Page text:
Yesterday was my last full day in Ireland and I spent it on a bus tour all by myself – to Giant’s Causeway, the Dark Hedges, the Carrick-a-Rede rope bridge, Belfast… I’d talked about going with friends, but they were all sick. Or sleeping. Or packing. Or finishing up homework.
At the last minute, I decided to go anyway. I’m really glad I did, because all that alone time was the perfect opportunity to get some thinking done.
Mostly, I thought about all that was familiar and all that was not.
At this point, I had been in Ireland for six weeks. How fitting that, on the very last day, I should venture to somewhere brand new. Just when I had gotten used to the way things were, I decided it was the time to change things up.
For a start, traveling alone here was new to me. That’s just not something I did for any major distance – any trip outside Dublin. In Dublin, sure, but outside of it… not yet. Having so much time to sit and think quietly while on any trip was new to me.
As we drove up to Northern Ireland, this place I didn’t know, I recognized some of the names on the road signs. They were locations I had been before: Drogheda, Monasterboice. We drove through a tunnel leading out of the city that seemed oddly familiar and then I realized that I’d seen it, although not traveled through it, on my very first day in Ireland, on the way to where we were to stay on the UCD campus.
I sat on one of the basalt columns at Giant’s Causeway and gazed out at the sea breaking against the rocks, I thought about how relatively close this place was to the city. Ireland’s tiny; it doesn’t take very long to drive anywhere. I could have been spending the day in Dublin, a place I knew, with people I knew, but I wasn’t. I’d chosen to come here. I’d seen too many pictures of this location to count, but I’ve never heard of the legend our bus driver told us as we approached the site, the story of how Fionn mac Cumhaill built the causeway.
Then there was the Belfast accent! I thought by now I could understand Irish people fairly well, but the Belfast accent is a different beast altogether. To me it sounded like someone doing an exaggerated impersonation of a Chicago accent AND a New York accent AND a New Jersey accent AND a Boston accent. It did not sound Irish, not in the least bit. I could piece together what was being said, though, because we went on a mini-tour of some of the murals depicting the 1916 Easter uprising and the Trouble and I knew what those were. I’d learned about them in our classes.
And as we drove back into the city after a long day, I remembered the street we traveled on the longest. I hadn’t been there in more than a month, but I recognized it as the one we had traveled up that day we arrived in Dublin. I remembered the huge trees, of what species I don’t know. They were beautiful, though. And that park. And those soccer fields. I remembered all of it, It was both familiar and unfamiliar to me: Familiar because I recognized it, but unfamiliar because it certainly wasn’t a place I’d spent very much time in.
Until that moment, the name of that street had been unknown to me. I knew something yesterday that I didn’t know six weeks ago, though, which is that the street signs are on the buildings, not on poles at street corners as they are in the US. Now that I’ve gotten into the habit of looking at the buildings for help navigating, it was easy to learn where I was. Mystery of the beautiful, shady street I remembered from day one? SOLVED.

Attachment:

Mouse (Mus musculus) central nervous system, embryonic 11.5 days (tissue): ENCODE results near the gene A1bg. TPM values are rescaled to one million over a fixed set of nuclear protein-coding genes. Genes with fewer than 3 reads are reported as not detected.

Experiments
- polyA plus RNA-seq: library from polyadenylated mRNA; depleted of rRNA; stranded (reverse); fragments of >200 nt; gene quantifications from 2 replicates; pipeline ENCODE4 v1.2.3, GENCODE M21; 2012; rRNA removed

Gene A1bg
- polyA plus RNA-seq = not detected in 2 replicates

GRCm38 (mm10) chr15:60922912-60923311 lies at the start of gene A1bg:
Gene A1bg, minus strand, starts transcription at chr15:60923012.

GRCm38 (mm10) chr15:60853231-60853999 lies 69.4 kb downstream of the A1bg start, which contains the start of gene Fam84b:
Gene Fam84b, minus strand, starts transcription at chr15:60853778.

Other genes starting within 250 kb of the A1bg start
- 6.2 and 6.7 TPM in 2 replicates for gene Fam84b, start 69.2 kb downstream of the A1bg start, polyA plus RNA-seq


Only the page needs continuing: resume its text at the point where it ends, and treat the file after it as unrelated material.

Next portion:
(It’s Drumcondra Street Lower.)
Yesterday I felt such a hodgepodge of feelings. I was proud of the city and I was proud of myself for Knowing Things about the city, even if I don’t know much. Even if there is still so much more to learn. (Which means I’ll have to go back, obviously.)
I was so happy to be here and so sad, too, because I knew I would be leaving soon and I wasn’t ready.
I was disoriented,* too, because here I was so far away from my friends and from my home for the summer, in places where it was hard to wrap my mind around the idea that this landscape is here on Earth and not on an alien planet, that this is my own first language being spoken no matter how different and sometimes incomprehensible it was, that I was having a lunchtime conversation with someone else on the tour group I’d only just met but already reminded me of my mom.
*I wrote “disorientated,” WHICH IS NOT EVEN A REAL WORD, at first, and caught the mistake just now. Guess those Irish people and their ways of speaking are rubbing off on me.
Here’s to experiencing the familiar and the unfamiliar at the same time more often. I know that when I return to Ireland (listen, friends, it’s wHEN not iF), it will feel similiarly new yet old, different yet the same, familiar yet familiar. And I know that when I land in… according to the little screen on the back of the seat in front of me, just over five hours, the country I was born in will feel new.
As if I’m experiencing it for the first time. I’m not even going to say that that’s ridiculous, that I shouldn’t feel that way. I think I should. Because I like that feeling: The one of not knowing something in a place with which I thought I was familiar. And I want to feel it again.
P.S. Since I need wifi to publish this and won’t have wifi until I’m back on the ground, I’ll have landed by the time you read this. But right now, I’m writing this from 30,000 up in the air because I have an eight-hour-long flight ahead of me and need something to keep me busy so my Anxiety Brain™ doesn’t make me dissociate from pure nerves. Anyway… super excited to land in Chicago and soak up the SUNSHINE and WARM WEATHER that I’ve missed so much during the cold Irish summer.